The tone of Maine’s political conversation has reached a new low. A strange incident in Saco last week, and the bizarre reactions to it, paints a bleak picture of our rapidly sinking political dialogue.
Last Thursday, as Gov. Paul LePage spoke at a forum promoting his plan to cut the state income tax, a former legislator and Biddeford mayor began yelling and approached the dais where he was sitting. As she was removed by the governor’s police force, she tossed a jar of Vaseline onto the stage.
The reason she chose that particular item has to do with previous comments made by LePage, which are best forgotten. After the incident, which ended the forum, the jar-thrower, Joanne Twomey, chatted with supporters and videographers outside the Thornton Academy auditorium.
Within minutes, the story lit up Facebook and newspaper web sites (“Former legislator throws a jar of Vaseline”) and her behavior was deeply analyzed, for and against (“Joanne you’re a hero, I’ll be right there with you.” “She’s crazier than a loon.”).
While Twomey’s actions were being disowned by some Democratic party officials and many Biddeford residents, comments on websites blamed LePage for the incident and urged people to bring the same projectile Twomey had used to future town hall meetings. The comments attacked Twomey, LePage, and everyone else it seemed. Many comments on the Bangor Daily News website were removed for their offensiveness, failing to meet what seems to be a very low standard.
Republicans, thrilled for a cheap shot, blamed the entire Democratic Party for this solo act of guerrilla theater.
Meanwhile, Twomey was restored to prominence, and remained on the front page of the newspaper two days later. The governor, happiest on the field of battle, any battle, pronounced himself “energized” by the encounter, and vowed to continue his statewide travels touting his income tax cut, and observed that any behavior, civil or uncivil, was fine “as long as they don’t bring guns.”
LePage blamed the incident on the Maine People’s Alliance, which he said had planted people in the audience. And it’s true that before “the incident” several people began shouting questions from the floor, attacking LePage’s plan to tax some nonprofit organizations. LePage engaged in a back-and-forth discussion with the questioners, and acknowledged that the plan to tax nonprofits would not pass the Legislature.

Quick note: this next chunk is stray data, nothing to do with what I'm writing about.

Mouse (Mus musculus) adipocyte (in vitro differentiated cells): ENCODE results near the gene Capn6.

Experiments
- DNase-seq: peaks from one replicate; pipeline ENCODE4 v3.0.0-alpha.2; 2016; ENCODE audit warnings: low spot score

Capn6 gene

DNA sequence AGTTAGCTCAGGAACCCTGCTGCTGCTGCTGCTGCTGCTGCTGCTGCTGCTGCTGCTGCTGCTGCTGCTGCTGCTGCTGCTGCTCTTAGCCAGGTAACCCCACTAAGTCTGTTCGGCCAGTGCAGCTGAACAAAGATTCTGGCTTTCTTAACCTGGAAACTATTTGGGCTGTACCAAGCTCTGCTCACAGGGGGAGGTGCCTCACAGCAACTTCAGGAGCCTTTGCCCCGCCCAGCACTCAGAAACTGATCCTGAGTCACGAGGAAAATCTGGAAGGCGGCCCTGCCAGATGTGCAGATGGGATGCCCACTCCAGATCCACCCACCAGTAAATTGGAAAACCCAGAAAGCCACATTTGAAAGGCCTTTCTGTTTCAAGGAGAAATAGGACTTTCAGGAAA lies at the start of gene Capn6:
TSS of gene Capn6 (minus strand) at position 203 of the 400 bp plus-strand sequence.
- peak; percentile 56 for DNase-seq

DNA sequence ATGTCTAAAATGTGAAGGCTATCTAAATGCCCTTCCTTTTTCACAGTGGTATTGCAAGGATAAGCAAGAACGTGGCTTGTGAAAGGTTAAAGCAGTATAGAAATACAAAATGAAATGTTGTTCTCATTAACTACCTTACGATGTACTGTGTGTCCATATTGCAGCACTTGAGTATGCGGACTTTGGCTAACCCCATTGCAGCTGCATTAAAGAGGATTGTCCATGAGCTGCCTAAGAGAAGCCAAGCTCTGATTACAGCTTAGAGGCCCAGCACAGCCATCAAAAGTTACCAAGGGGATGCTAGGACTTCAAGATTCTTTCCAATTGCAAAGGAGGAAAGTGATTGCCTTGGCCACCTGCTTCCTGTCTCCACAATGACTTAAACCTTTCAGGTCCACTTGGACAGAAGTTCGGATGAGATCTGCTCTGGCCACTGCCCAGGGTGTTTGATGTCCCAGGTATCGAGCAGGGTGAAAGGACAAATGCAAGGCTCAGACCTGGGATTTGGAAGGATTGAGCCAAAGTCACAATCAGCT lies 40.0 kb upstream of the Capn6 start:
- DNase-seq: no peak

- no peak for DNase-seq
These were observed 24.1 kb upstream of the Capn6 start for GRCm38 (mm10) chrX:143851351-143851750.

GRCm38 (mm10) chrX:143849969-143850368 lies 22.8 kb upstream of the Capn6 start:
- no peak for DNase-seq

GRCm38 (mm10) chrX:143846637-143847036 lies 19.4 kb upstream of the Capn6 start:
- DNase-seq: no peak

The governor is comfortable with the Twomey style of politics, which mirrors his own aggressive, name-calling style. He recently warned members of his own party that he would “rip them a new one” if they didn’t back his plan for reinforcements for Maine’s drug war. His strategy with the Legislature is to hold bills hostage if they don’t pass unrelated proposals (see Bonds, Land for Maine’s Future). As a result, Republican legislators walk a fine line these days.
His behavior can elicit equivalent reactions. And that’s unfortunate because there are some parts of the budget that merit support, and his town-hall meetings are a good-faith effort to present his proposal. Many of those on the opposing side are unwilling to give him any credit for positive aspects of the budget, like his plan to expand the sales tax. All of it deserves a reasonable discussion – absent the histrionics.
When the income tax was enacted in the early 1970s under Gov. Kenneth Curtis, it was a bipartisan group of legislators who passed it. They put the needs of the state above party politics. The hallmark of Maine politics has always been a reasonable civility; if that has vanished in this angry new world, too bad for us.